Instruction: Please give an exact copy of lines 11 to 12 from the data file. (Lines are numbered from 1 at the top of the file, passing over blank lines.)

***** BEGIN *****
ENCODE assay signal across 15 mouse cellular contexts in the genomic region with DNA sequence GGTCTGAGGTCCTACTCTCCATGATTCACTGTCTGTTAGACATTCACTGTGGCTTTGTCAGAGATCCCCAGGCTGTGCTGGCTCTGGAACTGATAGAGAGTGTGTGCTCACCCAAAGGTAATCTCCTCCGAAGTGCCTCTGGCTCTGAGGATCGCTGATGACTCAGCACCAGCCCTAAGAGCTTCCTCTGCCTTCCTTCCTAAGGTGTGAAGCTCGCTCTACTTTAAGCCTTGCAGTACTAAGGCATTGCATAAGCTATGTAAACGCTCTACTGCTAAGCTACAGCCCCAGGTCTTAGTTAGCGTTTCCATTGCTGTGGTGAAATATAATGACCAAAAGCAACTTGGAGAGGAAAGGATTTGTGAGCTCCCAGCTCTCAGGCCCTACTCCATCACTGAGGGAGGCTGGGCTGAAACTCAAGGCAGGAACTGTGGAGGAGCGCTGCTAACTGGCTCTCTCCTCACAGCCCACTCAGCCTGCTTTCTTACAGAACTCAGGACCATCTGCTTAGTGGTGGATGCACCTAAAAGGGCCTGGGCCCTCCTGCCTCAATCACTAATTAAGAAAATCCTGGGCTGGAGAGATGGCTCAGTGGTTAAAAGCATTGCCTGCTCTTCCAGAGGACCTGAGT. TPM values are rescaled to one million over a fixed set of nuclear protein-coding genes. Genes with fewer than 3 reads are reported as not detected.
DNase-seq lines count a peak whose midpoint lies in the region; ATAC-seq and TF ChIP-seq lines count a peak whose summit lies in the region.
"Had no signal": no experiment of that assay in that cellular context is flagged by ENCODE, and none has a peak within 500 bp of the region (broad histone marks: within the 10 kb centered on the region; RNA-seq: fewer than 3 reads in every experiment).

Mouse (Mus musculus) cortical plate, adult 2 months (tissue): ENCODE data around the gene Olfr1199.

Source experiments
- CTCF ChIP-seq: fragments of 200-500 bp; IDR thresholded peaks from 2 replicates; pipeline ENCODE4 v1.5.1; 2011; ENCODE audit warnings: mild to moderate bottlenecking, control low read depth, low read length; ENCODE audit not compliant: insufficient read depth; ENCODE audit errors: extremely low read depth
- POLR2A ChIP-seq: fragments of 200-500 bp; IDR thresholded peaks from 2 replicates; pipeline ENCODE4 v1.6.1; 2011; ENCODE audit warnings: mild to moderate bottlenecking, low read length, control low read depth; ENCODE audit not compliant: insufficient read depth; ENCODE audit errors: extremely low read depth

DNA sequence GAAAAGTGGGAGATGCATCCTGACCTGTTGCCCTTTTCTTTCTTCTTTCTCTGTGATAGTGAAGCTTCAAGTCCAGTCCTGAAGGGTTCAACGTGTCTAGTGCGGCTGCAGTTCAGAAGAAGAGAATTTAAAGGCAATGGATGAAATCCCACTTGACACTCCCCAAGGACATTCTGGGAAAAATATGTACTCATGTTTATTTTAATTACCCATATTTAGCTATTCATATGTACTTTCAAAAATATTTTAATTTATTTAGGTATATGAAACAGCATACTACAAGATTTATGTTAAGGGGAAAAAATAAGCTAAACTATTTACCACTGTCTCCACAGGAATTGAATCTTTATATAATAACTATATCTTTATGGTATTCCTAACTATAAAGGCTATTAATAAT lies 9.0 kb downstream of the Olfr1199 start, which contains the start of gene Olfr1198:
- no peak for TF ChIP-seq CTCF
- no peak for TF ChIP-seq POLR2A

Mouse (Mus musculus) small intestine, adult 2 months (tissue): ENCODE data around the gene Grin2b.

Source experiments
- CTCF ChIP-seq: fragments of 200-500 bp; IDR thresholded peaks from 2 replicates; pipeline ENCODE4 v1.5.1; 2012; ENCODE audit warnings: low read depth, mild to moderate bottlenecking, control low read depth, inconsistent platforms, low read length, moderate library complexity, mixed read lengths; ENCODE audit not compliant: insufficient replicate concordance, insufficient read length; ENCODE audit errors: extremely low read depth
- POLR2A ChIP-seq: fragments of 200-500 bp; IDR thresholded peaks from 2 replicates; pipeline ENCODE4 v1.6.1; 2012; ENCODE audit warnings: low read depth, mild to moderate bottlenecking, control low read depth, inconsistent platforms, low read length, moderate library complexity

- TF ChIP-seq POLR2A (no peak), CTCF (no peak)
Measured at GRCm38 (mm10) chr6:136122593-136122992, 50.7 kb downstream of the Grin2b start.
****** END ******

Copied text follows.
Mouse (Mus musculus) small intestine, adult 2 months (tissue): ENCODE data around the gene Grin2b.

Source experiments